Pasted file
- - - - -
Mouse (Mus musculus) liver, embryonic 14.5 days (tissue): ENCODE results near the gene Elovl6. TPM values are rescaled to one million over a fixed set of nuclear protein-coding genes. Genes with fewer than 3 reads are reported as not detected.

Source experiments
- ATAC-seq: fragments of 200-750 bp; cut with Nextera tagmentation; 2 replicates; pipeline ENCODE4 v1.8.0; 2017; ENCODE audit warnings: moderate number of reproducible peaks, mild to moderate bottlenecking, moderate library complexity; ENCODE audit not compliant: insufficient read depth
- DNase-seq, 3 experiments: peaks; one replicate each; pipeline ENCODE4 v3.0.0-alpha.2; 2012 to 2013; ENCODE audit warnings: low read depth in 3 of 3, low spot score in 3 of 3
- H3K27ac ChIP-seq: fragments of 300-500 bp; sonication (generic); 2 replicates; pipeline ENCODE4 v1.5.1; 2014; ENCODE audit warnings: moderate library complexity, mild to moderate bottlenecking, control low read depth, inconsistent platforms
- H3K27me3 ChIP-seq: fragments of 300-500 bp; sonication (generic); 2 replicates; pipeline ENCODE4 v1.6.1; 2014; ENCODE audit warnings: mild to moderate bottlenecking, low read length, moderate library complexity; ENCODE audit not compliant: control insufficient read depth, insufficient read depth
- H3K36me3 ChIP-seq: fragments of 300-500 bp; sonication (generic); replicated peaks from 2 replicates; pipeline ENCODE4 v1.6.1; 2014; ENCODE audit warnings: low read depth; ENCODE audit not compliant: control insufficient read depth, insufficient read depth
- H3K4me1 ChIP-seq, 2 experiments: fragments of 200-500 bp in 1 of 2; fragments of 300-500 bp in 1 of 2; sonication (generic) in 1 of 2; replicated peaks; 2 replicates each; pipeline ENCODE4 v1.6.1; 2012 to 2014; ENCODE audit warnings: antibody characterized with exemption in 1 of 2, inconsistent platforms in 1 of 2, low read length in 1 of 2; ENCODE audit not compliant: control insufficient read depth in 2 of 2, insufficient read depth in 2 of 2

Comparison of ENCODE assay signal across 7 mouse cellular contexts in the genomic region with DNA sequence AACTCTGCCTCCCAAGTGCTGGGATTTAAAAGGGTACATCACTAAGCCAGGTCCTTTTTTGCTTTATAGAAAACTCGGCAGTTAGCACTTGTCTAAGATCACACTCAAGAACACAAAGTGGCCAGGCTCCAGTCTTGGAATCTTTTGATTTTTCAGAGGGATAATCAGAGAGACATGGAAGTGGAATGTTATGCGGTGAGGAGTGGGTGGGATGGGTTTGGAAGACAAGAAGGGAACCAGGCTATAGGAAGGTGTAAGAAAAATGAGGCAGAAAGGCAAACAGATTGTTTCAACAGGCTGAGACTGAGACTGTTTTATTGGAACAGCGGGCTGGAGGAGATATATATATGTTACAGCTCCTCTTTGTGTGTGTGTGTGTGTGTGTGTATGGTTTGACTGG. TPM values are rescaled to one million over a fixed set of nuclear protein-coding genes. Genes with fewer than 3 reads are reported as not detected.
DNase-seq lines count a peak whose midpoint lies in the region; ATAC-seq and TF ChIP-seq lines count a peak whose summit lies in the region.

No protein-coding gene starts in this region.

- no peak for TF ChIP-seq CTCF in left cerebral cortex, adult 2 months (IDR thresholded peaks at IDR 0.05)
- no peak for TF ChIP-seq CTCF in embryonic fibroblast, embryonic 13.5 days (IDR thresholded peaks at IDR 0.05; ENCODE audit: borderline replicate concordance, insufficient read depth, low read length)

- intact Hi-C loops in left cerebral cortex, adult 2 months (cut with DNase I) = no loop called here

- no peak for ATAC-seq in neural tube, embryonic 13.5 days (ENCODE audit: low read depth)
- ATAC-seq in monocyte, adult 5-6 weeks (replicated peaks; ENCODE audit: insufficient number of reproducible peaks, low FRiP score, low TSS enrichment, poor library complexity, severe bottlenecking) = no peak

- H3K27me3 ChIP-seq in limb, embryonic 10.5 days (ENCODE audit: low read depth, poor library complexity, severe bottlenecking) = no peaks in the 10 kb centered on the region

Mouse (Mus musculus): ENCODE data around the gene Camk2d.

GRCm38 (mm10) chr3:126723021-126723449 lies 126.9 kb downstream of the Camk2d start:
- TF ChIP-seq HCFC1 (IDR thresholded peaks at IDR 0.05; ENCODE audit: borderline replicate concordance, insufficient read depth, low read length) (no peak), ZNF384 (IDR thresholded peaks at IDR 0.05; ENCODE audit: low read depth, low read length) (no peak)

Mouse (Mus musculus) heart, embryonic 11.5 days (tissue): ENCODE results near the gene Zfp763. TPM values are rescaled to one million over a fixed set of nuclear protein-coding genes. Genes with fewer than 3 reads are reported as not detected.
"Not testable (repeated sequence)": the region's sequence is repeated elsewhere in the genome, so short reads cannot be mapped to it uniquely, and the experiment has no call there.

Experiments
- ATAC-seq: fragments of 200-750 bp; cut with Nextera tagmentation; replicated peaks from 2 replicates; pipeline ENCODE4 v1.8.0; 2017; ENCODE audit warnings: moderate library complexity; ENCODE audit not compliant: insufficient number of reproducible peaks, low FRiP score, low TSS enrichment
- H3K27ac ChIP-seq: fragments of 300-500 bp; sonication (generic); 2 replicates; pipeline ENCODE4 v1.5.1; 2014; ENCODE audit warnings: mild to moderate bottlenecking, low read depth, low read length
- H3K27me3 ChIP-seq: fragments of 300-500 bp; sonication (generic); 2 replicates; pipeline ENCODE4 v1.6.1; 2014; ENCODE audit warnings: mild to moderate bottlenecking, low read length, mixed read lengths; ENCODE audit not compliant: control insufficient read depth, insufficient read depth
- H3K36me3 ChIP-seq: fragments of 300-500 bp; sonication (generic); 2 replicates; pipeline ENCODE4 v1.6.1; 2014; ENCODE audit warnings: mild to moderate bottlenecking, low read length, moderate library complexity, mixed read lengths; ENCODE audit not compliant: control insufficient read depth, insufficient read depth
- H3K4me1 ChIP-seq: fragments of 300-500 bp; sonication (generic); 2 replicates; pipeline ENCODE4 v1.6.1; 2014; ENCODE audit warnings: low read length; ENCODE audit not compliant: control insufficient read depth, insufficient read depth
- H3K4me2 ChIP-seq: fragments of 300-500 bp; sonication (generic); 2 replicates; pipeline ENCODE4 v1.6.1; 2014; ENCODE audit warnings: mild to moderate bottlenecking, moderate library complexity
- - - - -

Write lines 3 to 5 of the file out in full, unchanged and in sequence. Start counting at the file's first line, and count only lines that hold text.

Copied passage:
- ATAC-seq: fragments of 200-750 bp; cut with Nextera tagmentation; 2 replicates; pipeline ENCODE4 v1.8.0; 2017; ENCODE audit warnings: moderate number of reproducible peaks, mild to moderate bottlenecking, moderate library complexity; ENCODE audit not compliant: insufficient read depth
- DNase-seq, 3 experiments: peaks; one replicate each; pipeline ENCODE4 v3.0.0-alpha.2; 2012 to 2013; ENCODE audit warnings: low read depth in 3 of 3, low spot score in 3 of 3
- H3K27ac ChIP-seq: fragments of 300-500 bp; sonication (generic); 2 replicates; pipeline ENCODE4 v1.5.1; 2014; ENCODE audit warnings: moderate library complexity, mild to moderate bottlenecking, control low read depth, inconsistent platforms